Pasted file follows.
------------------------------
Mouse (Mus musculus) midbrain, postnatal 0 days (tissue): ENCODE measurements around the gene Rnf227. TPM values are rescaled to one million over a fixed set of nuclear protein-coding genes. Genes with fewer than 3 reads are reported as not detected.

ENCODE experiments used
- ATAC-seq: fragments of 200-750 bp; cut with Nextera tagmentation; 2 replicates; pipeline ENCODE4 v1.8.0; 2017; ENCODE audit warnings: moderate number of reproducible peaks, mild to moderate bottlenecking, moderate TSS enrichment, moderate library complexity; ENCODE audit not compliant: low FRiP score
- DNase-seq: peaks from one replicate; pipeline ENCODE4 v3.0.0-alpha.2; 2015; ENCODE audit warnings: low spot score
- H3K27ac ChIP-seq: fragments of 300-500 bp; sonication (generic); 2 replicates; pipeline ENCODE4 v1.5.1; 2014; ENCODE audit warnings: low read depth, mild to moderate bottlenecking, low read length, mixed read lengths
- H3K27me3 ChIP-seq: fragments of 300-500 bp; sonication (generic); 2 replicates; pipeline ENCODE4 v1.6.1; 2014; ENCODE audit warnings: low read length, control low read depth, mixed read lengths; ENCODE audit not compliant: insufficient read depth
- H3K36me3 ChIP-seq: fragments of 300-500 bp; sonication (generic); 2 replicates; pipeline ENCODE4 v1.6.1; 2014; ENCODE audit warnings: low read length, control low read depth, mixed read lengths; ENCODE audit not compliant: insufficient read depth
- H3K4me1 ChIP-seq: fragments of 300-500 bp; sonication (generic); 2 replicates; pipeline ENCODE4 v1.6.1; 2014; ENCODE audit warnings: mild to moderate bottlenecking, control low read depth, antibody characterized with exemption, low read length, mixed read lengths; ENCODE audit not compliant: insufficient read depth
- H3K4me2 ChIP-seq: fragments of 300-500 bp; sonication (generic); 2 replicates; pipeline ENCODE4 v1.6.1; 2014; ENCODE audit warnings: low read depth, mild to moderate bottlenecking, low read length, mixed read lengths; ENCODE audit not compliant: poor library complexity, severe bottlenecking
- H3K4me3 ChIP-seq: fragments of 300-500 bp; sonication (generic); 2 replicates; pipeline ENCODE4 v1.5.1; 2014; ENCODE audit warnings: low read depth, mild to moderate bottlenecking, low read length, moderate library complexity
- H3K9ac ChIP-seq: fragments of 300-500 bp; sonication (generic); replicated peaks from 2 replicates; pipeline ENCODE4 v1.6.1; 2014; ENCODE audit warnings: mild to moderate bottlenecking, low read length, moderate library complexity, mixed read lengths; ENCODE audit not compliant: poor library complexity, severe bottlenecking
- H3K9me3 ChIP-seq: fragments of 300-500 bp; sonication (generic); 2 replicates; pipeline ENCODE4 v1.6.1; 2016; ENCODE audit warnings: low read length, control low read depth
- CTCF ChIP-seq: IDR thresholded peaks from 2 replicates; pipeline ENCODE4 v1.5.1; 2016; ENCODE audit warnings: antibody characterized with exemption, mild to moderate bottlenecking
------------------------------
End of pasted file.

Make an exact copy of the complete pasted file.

Mouse (Mus musculus) midbrain, postnatal 0 days (tissue): ENCODE measurements around the gene Rnf227. TPM values are rescaled to one million over a fixed set of nuclear protein-coding genes. Genes with fewer than 3 reads are reported as not detected.

ENCODE experiments used
- ATAC-seq: fragments of 200-750 bp; cut with Nextera tagmentation; 2 replicates; pipeline ENCODE4 v1.8.0; 2017; ENCODE audit warnings: moderate number of reproducible peaks, mild to moderate bottlenecking, moderate TSS enrichment, moderate library complexity; ENCODE audit not compliant: low FRiP score
- DNase-seq: peaks from one replicate; pipeline ENCODE4 v3.0.0-alpha.2; 2015; ENCODE audit warnings: low spot score
- H3K27ac ChIP-seq: fragments of 300-500 bp; sonication (generic); 2 replicates; pipeline ENCODE4 v1.5.1; 2014; ENCODE audit warnings: low read depth, mild to moderate bottlenecking, low read length, mixed read lengths
- H3K27me3 ChIP-seq: fragments of 300-500 bp; sonication (generic); 2 replicates; pipeline ENCODE4 v1.6.1; 2014; ENCODE audit warnings: low read length, control low read depth, mixed read lengths; ENCODE audit not compliant: insufficient read depth
- H3K36me3 ChIP-seq: fragments of 300-500 bp; sonication (generic); 2 replicates; pipeline ENCODE4 v1.6.1; 2014; ENCODE audit warnings: low read length, control low read depth, mixed read lengths; ENCODE audit not compliant: insufficient read depth
- H3K4me1 ChIP-seq: fragments of 300-500 bp; sonication (generic); 2 replicates; pipeline ENCODE4 v1.6.1; 2014; ENCODE audit warnings: mild to moderate bottlenecking, control low read depth, antibody characterized with exemption, low read length, mixed read lengths; ENCODE audit not compliant: insufficient read depth
- H3K4me2 ChIP-seq: fragments of 300-500 bp; sonication (generic); 2 replicates; pipeline ENCODE4 v1.6.1; 2014; ENCODE audit warnings: low read depth, mild to moderate bottlenecking, low read length, mixed read lengths; ENCODE audit not compliant: poor library complexity, severe bottlenecking
- H3K4me3 ChIP-seq: fragments of 300-500 bp; sonication (generic); 2 replicates; pipeline ENCODE4 v1.5.1; 2014; ENCODE audit warnings: low read depth, mild to moderate bottlenecking, low read length, moderate library complexity
- H3K9ac ChIP-seq: fragments of 300-500 bp; sonication (generic); replicated peaks from 2 replicates; pipeline ENCODE4 v1.6.1; 2014; ENCODE audit warnings: mild to moderate bottlenecking, low read length, moderate library complexity, mixed read lengths; ENCODE audit not compliant: poor library complexity, severe bottlenecking
- H3K9me3 ChIP-seq: fragments of 300-500 bp; sonication (generic); 2 replicates; pipeline ENCODE4 v1.6.1; 2016; ENCODE audit warnings: low read length, control low read depth
- CTCF ChIP-seq: IDR thresholded peaks from 2 replicates; pipeline ENCODE4 v1.5.1; 2016; ENCODE audit warnings: antibody characterized with exemption, mild to moderate bottlenecking